The apostle Paul is the only New Testament writer to use the “politics” word, and he does so only two other times. On one occasion, “all Jerusalem was in an uproar” (Acts 21:31) over Paul’s supposed violation of the Temple. After giving testimony of his conversion and subsequent ministry to the unruly crowd, Paul said, “Men and brethren, I have lived [politeuomai] in all good conscience before God until this day” (Acts 23:1), simply and boldy declaring that he now lived as a citizen of heaven.
Earlier in his epistle to the Philippian church, Paul had challenged them, “Let your conversation [politeuoma] be as it becometh the gospel of Christ: that whether I come and see you, or else be absent, I may hear of your affairs, that ye stand fast in one spirit, with one mind striving together for the faith of the gospel” (Philippians 1:27). Paul’s challenge is just as clear to us: Live and think like our citizenship is in heaven.
Heaven’s rule may be best understood by our English word “commonwealth,” a political community founded for the common good. We are “joint-heirs” with Christ (Romans 8:17), and we should look “for a city which hath foundations, whose builder and maker is God” (Hebrews 11:10).
“Go to the ant, thou sluggard; consider her ways, and be wise: Which having no guide, overseer, or ruler, Provideth her meat in the summer, and gathereth her food in the harvest.” (Proverbs 6:6-8)
Adam and Eve originally were given dominion over all the animal creation (Genesis 1:26), but sin came in and things changed. Then, after the Flood, God placed the fear and dread of man “upon all that moveth upon the earth” (Genesis 9:2), and the primeval fellowship between man and his animal friends was broken.
More seriously, their fellowship with God was broken, and soon, in their autonomy, the source of true wisdom was largely forgotten. “Professing themselves to be wise, they became fools, And changed the glory of the uncorruptible God into an image made like to corruptible man, and to birds, and fourfooted beasts, and creeping things” (Romans 1:22-23).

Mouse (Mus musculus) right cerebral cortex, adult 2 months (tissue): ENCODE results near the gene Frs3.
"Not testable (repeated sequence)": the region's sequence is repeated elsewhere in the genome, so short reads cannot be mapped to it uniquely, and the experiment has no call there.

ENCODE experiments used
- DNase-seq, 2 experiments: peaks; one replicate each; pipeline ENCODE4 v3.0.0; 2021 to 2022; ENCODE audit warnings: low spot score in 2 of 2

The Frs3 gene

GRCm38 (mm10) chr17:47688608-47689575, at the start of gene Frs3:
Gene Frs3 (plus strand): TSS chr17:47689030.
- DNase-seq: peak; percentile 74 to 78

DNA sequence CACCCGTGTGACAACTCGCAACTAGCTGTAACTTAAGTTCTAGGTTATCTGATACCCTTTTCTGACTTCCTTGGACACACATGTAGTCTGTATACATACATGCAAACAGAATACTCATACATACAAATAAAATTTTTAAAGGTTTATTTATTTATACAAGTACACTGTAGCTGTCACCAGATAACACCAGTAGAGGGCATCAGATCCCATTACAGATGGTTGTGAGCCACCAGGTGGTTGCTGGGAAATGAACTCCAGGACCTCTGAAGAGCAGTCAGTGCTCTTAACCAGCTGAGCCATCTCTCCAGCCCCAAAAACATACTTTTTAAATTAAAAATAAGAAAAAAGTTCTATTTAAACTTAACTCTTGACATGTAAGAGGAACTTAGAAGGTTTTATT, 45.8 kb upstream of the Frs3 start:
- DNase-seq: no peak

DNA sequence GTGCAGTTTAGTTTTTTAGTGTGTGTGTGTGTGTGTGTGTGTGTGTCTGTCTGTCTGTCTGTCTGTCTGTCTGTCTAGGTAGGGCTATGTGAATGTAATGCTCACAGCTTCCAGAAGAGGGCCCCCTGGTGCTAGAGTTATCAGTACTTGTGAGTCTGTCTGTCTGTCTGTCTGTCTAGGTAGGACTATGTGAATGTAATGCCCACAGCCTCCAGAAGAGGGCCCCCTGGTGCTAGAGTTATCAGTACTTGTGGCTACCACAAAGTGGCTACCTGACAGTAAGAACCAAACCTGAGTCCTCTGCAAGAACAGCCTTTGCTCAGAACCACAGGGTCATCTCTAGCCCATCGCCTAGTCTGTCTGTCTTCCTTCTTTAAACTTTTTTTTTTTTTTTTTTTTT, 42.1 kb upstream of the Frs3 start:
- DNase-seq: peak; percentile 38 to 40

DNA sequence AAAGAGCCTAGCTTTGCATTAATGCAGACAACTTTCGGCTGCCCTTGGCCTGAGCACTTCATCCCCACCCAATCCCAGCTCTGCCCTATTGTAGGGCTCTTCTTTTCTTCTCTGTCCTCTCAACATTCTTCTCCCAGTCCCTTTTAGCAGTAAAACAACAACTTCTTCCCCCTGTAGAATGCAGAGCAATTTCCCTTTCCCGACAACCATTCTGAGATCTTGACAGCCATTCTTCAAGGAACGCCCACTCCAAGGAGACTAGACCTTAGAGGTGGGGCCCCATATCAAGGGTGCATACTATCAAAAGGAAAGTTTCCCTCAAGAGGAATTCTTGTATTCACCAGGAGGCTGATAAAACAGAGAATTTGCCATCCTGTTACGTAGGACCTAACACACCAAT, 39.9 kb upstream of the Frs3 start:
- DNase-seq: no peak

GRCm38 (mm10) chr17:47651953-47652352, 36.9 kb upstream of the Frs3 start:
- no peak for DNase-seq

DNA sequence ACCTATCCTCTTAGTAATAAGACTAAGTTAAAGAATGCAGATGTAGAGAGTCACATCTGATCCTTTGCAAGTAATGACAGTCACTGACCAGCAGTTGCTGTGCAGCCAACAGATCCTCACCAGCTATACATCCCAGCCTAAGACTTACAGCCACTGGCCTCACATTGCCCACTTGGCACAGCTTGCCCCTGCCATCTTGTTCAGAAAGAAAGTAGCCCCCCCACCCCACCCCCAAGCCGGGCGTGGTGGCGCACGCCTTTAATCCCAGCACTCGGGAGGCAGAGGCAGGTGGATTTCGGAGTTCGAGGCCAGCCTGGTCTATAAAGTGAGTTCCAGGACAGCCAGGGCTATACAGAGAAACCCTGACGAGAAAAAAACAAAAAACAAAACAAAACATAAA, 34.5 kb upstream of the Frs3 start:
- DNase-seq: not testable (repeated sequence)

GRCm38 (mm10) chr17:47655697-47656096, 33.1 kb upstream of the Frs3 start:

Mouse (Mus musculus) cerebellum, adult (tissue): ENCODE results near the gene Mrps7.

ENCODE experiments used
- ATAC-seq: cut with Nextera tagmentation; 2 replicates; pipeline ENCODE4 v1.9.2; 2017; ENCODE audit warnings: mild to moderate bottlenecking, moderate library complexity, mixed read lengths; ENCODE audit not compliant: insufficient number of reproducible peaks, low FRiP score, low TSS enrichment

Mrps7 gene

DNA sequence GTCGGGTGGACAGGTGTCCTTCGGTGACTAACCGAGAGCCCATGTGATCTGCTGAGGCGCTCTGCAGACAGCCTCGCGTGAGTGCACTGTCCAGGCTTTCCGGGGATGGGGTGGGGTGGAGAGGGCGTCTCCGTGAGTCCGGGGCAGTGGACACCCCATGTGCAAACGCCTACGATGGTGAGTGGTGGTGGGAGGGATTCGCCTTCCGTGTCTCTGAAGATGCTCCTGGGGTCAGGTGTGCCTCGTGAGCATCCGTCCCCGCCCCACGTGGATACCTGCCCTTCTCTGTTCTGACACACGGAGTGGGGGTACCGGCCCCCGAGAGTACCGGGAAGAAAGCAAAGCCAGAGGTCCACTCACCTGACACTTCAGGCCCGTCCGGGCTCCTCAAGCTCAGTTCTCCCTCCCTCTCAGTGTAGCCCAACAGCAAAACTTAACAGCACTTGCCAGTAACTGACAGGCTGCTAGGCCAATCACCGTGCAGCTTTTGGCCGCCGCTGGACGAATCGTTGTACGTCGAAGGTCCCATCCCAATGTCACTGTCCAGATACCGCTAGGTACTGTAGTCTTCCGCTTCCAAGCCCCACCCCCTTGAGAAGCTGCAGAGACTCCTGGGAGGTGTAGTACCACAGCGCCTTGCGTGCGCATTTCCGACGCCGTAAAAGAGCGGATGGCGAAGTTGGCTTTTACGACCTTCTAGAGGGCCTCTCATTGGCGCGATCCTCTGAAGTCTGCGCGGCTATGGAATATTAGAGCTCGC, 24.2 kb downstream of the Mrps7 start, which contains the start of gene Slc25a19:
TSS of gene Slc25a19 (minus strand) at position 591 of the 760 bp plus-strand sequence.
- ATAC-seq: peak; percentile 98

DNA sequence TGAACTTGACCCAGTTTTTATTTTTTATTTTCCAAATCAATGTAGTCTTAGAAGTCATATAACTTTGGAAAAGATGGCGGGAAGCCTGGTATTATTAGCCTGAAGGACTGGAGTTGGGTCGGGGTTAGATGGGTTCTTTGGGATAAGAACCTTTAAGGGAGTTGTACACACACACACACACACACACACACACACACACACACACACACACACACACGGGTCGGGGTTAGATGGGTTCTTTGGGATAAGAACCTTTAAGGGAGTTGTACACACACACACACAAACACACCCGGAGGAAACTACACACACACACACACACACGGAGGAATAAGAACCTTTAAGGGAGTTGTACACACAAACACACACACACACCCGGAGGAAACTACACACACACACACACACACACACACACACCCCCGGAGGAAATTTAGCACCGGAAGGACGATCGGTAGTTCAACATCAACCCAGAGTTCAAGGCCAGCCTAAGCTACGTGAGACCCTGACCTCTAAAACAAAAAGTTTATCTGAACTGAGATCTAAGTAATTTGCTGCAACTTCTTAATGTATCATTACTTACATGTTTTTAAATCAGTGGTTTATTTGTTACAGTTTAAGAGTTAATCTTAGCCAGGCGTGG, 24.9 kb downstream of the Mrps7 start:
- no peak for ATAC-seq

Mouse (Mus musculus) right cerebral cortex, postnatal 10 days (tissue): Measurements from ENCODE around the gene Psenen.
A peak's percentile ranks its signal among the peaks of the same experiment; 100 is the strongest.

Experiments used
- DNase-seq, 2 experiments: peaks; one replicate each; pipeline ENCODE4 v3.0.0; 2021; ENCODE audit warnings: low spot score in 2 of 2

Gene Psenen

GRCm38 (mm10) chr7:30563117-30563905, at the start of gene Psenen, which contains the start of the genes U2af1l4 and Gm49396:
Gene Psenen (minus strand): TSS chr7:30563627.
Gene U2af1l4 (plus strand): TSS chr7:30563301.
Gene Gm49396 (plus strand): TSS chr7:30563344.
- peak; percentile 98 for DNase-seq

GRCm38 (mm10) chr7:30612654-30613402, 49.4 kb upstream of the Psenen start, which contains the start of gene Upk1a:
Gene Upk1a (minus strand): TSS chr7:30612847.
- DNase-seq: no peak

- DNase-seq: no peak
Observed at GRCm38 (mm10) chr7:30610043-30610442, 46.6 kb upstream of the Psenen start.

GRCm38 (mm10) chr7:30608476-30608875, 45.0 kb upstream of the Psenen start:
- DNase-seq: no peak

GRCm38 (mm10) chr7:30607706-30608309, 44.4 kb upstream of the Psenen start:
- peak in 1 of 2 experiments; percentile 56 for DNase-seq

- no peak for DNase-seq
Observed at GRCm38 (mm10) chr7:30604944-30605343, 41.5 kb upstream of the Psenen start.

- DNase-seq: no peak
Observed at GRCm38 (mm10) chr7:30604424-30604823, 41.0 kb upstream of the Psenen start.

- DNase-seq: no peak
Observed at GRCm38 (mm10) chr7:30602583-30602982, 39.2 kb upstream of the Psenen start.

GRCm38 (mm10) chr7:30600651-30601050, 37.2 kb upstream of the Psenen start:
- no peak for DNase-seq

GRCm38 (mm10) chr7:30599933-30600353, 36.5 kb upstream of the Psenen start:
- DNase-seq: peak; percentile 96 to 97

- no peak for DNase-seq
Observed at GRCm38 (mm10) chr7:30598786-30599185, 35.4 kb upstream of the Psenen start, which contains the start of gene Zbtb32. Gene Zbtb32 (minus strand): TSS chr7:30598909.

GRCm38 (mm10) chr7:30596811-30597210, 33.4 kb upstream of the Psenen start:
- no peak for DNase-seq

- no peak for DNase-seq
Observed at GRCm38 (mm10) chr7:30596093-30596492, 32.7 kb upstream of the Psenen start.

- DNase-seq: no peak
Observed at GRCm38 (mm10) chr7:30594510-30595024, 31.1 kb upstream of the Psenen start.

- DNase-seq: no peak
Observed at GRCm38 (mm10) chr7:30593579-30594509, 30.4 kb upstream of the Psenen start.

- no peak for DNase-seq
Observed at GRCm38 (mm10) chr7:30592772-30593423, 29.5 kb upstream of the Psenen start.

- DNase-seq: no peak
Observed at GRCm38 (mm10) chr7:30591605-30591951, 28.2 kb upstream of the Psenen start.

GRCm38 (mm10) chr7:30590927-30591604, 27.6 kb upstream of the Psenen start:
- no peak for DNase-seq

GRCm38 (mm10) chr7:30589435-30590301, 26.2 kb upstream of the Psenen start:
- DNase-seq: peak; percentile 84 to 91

Ironically, God now directs such foolish people to the animals they worship to find the wisdom they should have learned from God. “Go to the ant,” says the Lord, to learn industry and prudence. “There be four things which are little upon the earth,” the Word says, “but they are exceeding wise: The ants . . . ; The conies . . . ; The locusts . . . ; The spider” (Proverbs 30:24-28). “The ox knoweth his owner, and the ass his master’s crib: but Israel doth not know, my people doth not consider” (Isaiah 1:3).
“But ask now the beasts, and they shall teach thee; and the fowls of the air, and they shall tell thee: Or speak to the earth, and it shall teach thee: and the fishes of the sea shall declare unto thee” (Job 12:7-8).
If nothing else, the intricate design of even the lowest animal is eloquent testimony to the wisdom of its Creator and the madness of those who deny Him.
“For in him we live, and move, and have our being; as certain also of your own poets have said, For we are also his offspring.” (Acts 17:28)
“The fatherhood of God and the brotherhood of man” was a religious cliché promoted for many years, especially by religious liberals in the period between the two world wars. However, continuing hostilities between and inside most nations now make the idea of universal brotherhood in this present world almost farcical.
The fact is, however, that God truly is the Father of all men, in the sense that He created them all. “Have we not all one father? hath not one God created us?” (Malachi 2:10). That was the rhetorical question posed to Israel in the last book of the Old Testament. In the New Testament the apostle Paul confirmed the same great truth to the pagan Gentiles. “[God] hath made of one blood all nations of men to dwell on all the face of the earth,” and “we are the offspring of God” (Acts 17:26,29).
The sad fact is, however, that most men and women have actually become “children of the wicked one” (Matthew 13:38) because of sin. We can only become spiritual children of the heavenly Father by being born again through faith in Christ. But we then truly “become the sons of God,” as assured to all those who “believe on his name” (John 1:12).